@ChristopherPainter: Even with DatabaseOpenMode.ReadOnly? (I'm not asking that as a challenge to you, but rather to learn whether it really is that buggy in case I ever have to deal with it again…) –  abarnert Mar 26 '13 at 21:23
I don't want to fully commit to 100% but I think so. I remember from years ago encountering situations where corruption occurred and you didn't expect it to. Taught me to always close my handles. Thank God for managed code, IDisposable and a well written interop library to abstract me from that these days. –  Christopher Painter Mar 26 '13 at 21:59
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Realize that in using Python you have to deal with the Windows Installer (COM) Automation interface. This means you have to do all the database connections, querying and processing yourself.

If you could move to C# ( or say PowerShell ) you could leverage some higher level classes that exist in Windows Installer XML (WiX) Deployment Tools Foundation (DTF).

using Microsoft.Deployment.WindowsInstaller;
using Microsoft.Deployment.WindowsInstaller.Package;

static void FindAndExtractFiles(string packagePath, string longFileName)
    using (var installPackage = new InstallPackage(packagePath, DatabaseOpenMode.ReadOnly))
        if(installPackage.FindFiles(longFileName).Count() > 0 )

You could also write this as ComVisible(True) and call it from Python.

share|improve this answer
Why move to C# or PowerShell instead of just using IronPython? –  abarnert Mar 26 '13 at 1:05
I don't know anything about IronPython. If you can add a reference to Microsoft.Deployment.WindowsInstaller.dll and Microsoft.Deployment.WindowsInstaller.Package.dll (both managed) and write code similar to my answer, then go for it! –  Christopher Painter Mar 26 '13 at 1:16
It's just Python as a .NET language. You generally add references dynamically at runtime (clr.AddReference('Microsoft.Deployment.WindowsInstaller')) instead of adding them to a project statically as you would in C#. But, either way, the equivalent of using Microsoft.Deployment.WindowsInstaller; is just from Microsoft.Deployment.WindowsInstaller import *. The tutorial, or the original "welcome" article in MSDN Magazine when Microsoft took over the project 6 or 7 years ago, shows you all the details, but really, there's not much more to it than this comment. –  abarnert Mar 26 '13 at 1:25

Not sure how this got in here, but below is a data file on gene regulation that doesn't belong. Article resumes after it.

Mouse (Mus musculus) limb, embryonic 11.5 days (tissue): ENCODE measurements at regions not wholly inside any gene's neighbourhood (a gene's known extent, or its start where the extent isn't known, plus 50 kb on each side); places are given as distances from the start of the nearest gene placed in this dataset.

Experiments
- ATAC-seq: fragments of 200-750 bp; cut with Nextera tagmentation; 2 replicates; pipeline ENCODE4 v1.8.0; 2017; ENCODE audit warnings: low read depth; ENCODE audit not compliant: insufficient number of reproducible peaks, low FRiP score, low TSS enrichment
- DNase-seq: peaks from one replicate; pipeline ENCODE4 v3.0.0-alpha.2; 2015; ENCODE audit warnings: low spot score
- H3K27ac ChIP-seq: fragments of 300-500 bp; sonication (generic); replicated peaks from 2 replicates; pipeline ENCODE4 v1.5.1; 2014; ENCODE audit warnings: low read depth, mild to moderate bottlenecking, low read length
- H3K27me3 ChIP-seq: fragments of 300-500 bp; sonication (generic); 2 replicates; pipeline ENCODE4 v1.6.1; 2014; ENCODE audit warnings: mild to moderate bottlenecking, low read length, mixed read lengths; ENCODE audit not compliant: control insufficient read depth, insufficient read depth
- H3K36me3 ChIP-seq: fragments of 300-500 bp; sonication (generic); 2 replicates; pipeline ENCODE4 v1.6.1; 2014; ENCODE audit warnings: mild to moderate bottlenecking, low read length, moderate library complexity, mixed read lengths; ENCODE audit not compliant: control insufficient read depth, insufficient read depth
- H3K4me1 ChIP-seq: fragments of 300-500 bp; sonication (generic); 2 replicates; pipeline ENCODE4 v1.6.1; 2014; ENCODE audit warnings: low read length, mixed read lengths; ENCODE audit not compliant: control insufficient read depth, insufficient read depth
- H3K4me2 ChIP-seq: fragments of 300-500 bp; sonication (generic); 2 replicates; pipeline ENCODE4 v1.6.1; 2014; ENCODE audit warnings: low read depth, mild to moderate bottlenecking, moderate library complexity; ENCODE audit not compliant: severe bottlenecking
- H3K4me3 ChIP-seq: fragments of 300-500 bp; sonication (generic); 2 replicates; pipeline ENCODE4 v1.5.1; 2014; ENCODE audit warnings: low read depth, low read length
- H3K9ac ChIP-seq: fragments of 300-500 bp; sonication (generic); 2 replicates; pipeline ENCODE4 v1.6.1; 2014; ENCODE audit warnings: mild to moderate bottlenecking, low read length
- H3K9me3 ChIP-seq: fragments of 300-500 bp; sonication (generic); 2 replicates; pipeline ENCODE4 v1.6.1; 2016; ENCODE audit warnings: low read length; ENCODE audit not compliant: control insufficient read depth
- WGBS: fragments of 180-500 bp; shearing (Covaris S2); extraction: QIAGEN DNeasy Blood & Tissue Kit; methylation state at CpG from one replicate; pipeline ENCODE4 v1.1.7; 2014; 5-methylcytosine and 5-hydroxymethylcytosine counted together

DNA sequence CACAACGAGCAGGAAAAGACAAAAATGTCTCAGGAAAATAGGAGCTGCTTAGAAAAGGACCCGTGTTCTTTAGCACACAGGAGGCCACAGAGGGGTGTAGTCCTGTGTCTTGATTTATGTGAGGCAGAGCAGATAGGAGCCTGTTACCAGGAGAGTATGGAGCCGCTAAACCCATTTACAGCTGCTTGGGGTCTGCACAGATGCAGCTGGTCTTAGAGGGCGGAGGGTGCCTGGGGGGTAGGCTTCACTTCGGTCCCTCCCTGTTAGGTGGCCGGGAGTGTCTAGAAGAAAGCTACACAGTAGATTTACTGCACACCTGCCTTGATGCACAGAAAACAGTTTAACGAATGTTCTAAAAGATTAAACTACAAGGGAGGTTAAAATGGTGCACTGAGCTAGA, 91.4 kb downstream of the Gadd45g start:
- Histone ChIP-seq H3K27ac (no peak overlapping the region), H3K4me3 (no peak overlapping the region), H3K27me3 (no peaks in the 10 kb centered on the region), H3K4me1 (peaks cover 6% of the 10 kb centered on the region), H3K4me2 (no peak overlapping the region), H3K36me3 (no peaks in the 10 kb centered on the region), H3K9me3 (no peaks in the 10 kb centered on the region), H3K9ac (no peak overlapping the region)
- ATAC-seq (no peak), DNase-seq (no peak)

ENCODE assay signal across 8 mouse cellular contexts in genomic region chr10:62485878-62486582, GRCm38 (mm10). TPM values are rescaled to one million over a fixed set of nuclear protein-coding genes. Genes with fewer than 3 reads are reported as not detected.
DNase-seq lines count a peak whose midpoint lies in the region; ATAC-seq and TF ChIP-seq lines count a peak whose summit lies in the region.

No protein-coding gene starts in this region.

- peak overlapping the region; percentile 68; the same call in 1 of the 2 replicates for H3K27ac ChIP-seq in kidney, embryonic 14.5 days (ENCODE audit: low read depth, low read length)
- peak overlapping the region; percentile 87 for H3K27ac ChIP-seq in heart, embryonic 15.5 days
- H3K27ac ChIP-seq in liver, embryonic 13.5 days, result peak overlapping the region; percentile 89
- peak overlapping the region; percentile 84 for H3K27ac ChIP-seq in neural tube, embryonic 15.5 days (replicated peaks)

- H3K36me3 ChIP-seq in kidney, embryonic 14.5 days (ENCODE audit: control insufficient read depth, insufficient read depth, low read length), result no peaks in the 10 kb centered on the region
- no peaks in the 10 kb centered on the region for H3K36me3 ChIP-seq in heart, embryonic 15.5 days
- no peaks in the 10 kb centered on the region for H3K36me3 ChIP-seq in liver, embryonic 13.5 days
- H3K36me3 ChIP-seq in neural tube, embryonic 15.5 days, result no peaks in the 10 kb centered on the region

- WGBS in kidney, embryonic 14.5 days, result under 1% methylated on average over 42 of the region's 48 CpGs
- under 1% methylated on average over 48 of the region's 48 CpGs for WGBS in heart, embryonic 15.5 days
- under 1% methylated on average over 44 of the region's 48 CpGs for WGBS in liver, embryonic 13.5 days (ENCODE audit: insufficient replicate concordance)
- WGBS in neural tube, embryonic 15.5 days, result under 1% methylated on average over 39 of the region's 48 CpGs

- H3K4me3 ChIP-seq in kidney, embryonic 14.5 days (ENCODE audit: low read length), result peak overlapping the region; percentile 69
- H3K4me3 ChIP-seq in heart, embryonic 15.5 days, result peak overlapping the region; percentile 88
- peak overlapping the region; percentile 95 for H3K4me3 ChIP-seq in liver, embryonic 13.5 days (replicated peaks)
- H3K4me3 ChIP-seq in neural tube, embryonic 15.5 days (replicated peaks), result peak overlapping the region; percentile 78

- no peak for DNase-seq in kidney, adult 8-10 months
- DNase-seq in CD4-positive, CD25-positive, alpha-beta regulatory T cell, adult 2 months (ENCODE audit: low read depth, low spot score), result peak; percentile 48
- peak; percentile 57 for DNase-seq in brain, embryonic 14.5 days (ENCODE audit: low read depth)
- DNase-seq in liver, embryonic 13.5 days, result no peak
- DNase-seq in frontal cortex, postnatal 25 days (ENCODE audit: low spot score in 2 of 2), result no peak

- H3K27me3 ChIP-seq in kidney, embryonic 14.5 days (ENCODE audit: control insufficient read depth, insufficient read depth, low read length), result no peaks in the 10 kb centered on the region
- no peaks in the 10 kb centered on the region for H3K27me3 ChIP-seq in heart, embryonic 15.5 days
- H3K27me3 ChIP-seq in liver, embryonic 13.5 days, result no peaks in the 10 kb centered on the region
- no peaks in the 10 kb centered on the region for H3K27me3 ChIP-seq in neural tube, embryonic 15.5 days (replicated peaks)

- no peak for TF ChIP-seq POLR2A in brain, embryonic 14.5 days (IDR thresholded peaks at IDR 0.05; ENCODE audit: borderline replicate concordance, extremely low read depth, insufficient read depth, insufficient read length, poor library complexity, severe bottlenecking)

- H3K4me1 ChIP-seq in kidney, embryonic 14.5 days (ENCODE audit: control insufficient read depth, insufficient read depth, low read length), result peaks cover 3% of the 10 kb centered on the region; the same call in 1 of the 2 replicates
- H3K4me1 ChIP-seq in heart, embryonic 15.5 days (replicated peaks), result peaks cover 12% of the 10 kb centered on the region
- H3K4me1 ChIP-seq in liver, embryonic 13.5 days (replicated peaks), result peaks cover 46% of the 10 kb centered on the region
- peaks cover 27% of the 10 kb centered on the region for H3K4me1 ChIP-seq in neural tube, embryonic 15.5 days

So it's basically using reflection. Write it up as an answer. But I wouldn't be suprised if he says he has to use Python not IronPython. –  Christopher Painter Mar 26 '13 at 2:19
IronPython is Python, just like CPython, PyPy, and Jython. –  abarnert Mar 26 '13 at 7:51
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The MSI APIs are inherently clunky, so it's only a matter of where the abstraction lies. Bear in mind that if you just need this a couple times, it may be easier to browse the cab file(s) manually in Explorer. (Files are stored by file key instead of file name).

share|improve this answer
I need to do it from within an installer, so no dice. –  ctd Mar 21 '13 at 19:05
My clunky solution works from within an installer, even without scare quotes. You may wish to reexamine your assumptions. –  ctd Mar 26 '13 at 17:02
No, I'm just aware of defects with your design that you are not yet aware of. –  Christopher Painter Mar 27 '13 at 1:22